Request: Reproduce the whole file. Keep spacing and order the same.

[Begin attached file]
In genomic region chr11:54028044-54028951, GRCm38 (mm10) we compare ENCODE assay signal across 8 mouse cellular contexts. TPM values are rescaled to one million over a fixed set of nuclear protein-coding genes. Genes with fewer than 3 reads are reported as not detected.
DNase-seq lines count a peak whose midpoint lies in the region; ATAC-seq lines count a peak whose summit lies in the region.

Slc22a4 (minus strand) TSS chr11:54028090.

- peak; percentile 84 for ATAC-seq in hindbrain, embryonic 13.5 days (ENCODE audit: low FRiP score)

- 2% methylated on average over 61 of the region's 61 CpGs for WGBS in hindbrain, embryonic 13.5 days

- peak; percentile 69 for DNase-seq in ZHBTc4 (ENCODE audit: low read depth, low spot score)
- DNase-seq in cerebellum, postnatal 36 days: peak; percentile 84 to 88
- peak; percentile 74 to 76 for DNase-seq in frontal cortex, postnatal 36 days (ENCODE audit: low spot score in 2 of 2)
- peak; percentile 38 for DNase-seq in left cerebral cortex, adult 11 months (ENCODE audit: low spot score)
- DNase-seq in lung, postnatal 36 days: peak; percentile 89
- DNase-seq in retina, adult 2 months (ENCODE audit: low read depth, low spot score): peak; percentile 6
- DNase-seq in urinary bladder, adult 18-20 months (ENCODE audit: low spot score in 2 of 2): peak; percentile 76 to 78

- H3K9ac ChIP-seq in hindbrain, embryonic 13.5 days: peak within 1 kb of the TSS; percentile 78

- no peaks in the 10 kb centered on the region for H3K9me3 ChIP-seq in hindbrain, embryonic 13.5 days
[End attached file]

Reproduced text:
In genomic region chr11:54028044-54028951, GRCm38 (mm10) we compare ENCODE assay signal across 8 mouse cellular contexts. TPM values are rescaled to one million over a fixed set of nuclear protein-coding genes. Genes with fewer than 3 reads are reported as not detected.
DNase-seq lines count a peak whose midpoint lies in the region; ATAC-seq lines count a peak whose summit lies in the region.

Slc22a4 (minus strand) TSS chr11:54028090.

- peak; percentile 84 for ATAC-seq in hindbrain, embryonic 13.5 days (ENCODE audit: low FRiP score)

- 2% methylated on average over 61 of the region's 61 CpGs for WGBS in hindbrain, embryonic 13.5 days

- peak; percentile 69 for DNase-seq in ZHBTc4 (ENCODE audit: low read depth, low spot score)
- DNase-seq in cerebellum, postnatal 36 days: peak; percentile 84 to 88
- peak; percentile 74 to 76 for DNase-seq in frontal cortex, postnatal 36 days (ENCODE audit: low spot score in 2 of 2)
- peak; percentile 38 for DNase-seq in left cerebral cortex, adult 11 months (ENCODE audit: low spot score)
- DNase-seq in lung, postnatal 36 days: peak; percentile 89
- DNase-seq in retina, adult 2 months (ENCODE audit: low read depth, low spot score): peak; percentile 6
- DNase-seq in urinary bladder, adult 18-20 months (ENCODE audit: low spot score in 2 of 2): peak; percentile 76 to 78

- H3K9ac ChIP-seq in hindbrain, embryonic 13.5 days: peak within 1 kb of the TSS; percentile 78

- no peaks in the 10 kb centered on the region for H3K9me3 ChIP-seq in hindbrain, embryonic 13.5 days